Stephen Glass is back, with a new bandwagon of defenders.
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But maybe that’s not necessary, because we’re all thinking in this forward frame of mind, right? Glass has changed, or so he claims, so we should look at how (as Nocera puts it) he’s turned his life around.
But if we are to move forward, why does Glass dedicate such an immense volume of his testimony on his past? He turns to blaming his parents, whom he describes as controlling and vindictive, as they applied pressure for him to go to medical school. He cites the rejection of his childhood classmates. No slight in his past is left untouched, revealing that Glass is still hoping to distract you from his shortcomings by portraying himself as a victim. Classic.
The Times’s Nocera claims that viewing these anecdotes as “excuses” (as Shafer does) is a “serious misreading” of Glass’s testimony, because Glass “seems to go out of his way to not make excuses for what he did.” But even if these aren’t excuses and merely biographical points explaining how Glass disgraced himself, one must wrestle with the fact that Glass has been the compulsive liar and abused child-victim of his parents for longer than he’s been the penitent law clerk.
Addicts like this are never actually cured, they’re just recovering. When Nocera writes “People who know him tell me that he is ‘relentlessly honest.’ Having once been a pathological liar, he now won’t tell even the tiniest of white lies,” it sounds like the description of the recovering alcoholic who lacks the self-control to stop drinking once he starts. Should California tell potential clients that they can trust someone so publicly standing on that rain-slick precipice?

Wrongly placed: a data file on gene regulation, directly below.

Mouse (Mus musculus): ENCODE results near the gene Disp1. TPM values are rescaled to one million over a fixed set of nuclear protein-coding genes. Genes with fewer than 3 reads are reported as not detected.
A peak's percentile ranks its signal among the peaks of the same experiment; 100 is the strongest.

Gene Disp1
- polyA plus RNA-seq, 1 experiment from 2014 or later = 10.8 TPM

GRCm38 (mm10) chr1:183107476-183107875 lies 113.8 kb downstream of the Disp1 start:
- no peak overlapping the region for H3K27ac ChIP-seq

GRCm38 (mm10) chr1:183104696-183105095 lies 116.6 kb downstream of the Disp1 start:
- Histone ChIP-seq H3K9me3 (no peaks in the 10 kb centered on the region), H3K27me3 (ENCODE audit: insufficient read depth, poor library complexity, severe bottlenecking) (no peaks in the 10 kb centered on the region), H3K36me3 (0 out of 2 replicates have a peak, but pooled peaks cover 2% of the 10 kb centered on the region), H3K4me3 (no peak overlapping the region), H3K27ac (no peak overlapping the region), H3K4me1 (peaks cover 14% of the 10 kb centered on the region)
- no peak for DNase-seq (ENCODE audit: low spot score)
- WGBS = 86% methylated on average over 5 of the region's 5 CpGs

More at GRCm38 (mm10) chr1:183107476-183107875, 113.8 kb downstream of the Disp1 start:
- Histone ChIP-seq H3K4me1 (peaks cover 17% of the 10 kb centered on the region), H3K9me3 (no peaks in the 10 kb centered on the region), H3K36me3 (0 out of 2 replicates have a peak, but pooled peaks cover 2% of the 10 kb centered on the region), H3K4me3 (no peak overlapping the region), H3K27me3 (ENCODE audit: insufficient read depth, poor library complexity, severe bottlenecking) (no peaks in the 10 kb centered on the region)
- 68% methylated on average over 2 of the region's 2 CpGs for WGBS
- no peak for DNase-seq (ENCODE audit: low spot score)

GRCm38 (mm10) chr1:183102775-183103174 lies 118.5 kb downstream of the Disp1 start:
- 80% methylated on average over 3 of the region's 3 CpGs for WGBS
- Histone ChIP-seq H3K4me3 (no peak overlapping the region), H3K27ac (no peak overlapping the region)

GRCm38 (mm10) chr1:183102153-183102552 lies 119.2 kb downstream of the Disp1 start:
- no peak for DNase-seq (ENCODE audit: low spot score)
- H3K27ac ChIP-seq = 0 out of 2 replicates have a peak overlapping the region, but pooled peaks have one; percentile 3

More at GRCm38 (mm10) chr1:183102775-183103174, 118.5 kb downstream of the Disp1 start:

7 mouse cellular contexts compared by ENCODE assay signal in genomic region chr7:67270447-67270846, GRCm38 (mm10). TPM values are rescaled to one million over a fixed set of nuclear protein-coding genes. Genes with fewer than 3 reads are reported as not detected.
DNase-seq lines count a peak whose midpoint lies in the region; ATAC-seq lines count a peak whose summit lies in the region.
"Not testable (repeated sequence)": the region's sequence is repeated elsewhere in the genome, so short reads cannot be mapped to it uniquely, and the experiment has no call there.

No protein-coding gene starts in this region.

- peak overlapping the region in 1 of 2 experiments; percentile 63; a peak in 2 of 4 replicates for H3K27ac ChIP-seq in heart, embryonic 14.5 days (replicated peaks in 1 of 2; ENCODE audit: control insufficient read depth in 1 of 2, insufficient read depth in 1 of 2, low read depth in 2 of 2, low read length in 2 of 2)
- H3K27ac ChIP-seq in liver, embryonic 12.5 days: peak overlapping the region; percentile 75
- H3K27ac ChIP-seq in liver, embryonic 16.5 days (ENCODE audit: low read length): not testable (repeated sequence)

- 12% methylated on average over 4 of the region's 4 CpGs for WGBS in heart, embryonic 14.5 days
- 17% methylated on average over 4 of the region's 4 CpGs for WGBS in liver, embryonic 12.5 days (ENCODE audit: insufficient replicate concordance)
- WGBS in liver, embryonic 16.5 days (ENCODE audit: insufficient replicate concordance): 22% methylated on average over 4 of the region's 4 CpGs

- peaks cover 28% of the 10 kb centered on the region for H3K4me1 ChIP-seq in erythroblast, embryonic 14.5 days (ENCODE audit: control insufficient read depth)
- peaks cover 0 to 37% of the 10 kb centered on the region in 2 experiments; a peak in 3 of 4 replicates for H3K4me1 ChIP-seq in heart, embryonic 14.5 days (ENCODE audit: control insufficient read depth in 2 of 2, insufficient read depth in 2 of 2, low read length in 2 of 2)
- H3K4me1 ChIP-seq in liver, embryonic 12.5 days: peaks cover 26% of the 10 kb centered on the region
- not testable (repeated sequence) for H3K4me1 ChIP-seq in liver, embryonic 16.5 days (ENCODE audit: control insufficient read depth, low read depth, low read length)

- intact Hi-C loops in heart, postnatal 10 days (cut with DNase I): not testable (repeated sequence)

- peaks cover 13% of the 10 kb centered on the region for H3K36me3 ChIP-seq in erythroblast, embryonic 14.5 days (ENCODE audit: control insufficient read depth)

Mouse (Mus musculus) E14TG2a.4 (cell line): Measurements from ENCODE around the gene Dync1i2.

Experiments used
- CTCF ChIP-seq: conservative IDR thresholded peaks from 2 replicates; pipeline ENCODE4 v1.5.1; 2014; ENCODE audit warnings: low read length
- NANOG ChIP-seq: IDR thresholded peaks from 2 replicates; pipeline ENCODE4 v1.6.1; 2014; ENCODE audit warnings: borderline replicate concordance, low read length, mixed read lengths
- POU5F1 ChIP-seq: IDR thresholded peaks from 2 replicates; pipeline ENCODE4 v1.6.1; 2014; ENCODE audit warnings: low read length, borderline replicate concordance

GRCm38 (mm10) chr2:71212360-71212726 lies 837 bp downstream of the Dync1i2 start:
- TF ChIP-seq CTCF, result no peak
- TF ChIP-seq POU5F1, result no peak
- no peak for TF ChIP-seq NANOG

That it took until only two years ago for Glass to “fully” catalog his transgressions, and only as part of his effort to become an attorney, is damning. But what’s even more damning is that Glass has found yet another area where he can cling to the status of victim, skate along the hard-earned reputations of others, and force a showdown, not about justice, but about himself.
This was as true 10 years ago as it is now. It almost makes you wonder about his author description for The Fabulist, which appears on Amazon: “Formerly a journalist, Stephen Glass is currently at work on his second novel.” Yes, he sure is.
A man of faith in a godless age is hitting Americans where it hurts.
Mr. and Mrs. American Spectator Reader, let P.J. O’Rourke talk sense to your kids.
In Britain, defending your property can get you life.
The debacle of this president’s administration is both a cause and a symptom of the decline of American values. Unless Congress impeaches him, that decline will go on unchecked. An eminent jurist surveys the damage and assesses the chances for the recovery of our culture.
It won’t take long for conservatives to scratch this presidential wannabe off their 2008 scorecard.
The American Christmas, like the songs that celebrate it, makes room for everybody under the rainbow. Is that why so many people seem to be hostile to it?
Was the President done in by the economy, or by the politics of the economy?